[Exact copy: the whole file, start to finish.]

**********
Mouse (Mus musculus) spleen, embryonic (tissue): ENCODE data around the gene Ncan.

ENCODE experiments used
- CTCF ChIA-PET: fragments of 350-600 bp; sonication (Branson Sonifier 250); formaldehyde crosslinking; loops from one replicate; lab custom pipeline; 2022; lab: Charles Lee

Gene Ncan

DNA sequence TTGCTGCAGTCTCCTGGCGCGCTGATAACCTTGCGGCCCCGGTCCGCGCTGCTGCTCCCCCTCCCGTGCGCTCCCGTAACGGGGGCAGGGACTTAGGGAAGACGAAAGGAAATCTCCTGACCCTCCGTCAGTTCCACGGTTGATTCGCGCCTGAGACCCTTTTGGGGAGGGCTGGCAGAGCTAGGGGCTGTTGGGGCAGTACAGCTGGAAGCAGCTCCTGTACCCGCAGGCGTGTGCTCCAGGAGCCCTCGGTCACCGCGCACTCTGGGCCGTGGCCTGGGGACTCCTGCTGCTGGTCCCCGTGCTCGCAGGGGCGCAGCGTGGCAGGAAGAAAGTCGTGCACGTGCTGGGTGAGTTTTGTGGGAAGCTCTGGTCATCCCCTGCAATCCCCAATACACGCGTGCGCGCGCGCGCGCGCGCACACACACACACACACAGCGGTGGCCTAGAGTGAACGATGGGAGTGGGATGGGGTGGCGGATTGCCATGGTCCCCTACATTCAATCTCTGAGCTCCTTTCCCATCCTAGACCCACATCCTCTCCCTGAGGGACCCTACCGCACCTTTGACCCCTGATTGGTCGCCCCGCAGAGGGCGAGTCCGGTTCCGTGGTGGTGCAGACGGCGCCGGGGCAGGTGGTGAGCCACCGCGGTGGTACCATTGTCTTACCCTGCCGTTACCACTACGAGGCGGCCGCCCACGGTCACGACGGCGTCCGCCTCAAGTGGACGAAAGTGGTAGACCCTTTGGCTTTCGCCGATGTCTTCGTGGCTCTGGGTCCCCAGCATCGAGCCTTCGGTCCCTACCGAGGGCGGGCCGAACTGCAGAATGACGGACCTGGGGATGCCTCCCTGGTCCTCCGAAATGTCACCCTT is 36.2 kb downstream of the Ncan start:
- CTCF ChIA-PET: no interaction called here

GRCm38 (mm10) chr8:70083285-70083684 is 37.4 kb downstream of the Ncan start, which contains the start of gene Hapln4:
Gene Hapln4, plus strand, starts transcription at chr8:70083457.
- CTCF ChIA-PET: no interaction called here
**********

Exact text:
Mouse (Mus musculus) spleen, embryonic (tissue): ENCODE data around the gene Ncan.

ENCODE experiments used
- CTCF ChIA-PET: fragments of 350-600 bp; sonication (Branson Sonifier 250); formaldehyde crosslinking; loops from one replicate; lab custom pipeline; 2022; lab: Charles Lee

Gene Ncan

DNA sequence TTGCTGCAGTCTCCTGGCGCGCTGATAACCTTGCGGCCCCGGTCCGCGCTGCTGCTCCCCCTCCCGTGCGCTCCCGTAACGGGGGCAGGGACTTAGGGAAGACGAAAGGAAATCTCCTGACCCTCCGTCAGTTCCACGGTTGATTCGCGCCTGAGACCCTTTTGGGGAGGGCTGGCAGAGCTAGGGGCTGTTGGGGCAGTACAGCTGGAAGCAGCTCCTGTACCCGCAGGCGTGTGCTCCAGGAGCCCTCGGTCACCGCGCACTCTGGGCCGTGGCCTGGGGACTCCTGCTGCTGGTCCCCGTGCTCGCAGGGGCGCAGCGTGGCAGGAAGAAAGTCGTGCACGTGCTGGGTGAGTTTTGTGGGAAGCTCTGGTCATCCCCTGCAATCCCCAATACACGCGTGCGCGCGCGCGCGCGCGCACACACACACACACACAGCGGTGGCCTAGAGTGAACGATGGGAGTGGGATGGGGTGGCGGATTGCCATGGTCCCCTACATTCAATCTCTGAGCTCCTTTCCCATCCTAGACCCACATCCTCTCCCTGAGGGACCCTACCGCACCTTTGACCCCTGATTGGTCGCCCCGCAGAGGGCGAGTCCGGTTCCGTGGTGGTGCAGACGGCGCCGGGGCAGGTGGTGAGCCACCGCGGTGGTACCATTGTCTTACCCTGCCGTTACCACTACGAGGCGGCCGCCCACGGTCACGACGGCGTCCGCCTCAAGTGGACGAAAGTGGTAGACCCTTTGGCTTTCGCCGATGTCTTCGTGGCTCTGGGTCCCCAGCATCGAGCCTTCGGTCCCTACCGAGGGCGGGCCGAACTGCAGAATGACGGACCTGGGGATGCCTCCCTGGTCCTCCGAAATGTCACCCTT is 36.2 kb downstream of the Ncan start:
- CTCF ChIA-PET: no interaction called here

GRCm38 (mm10) chr8:70083285-70083684 is 37.4 kb downstream of the Ncan start, which contains the start of gene Hapln4:
Gene Hapln4, plus strand, starts transcription at chr8:70083457.
- CTCF ChIA-PET: no interaction called here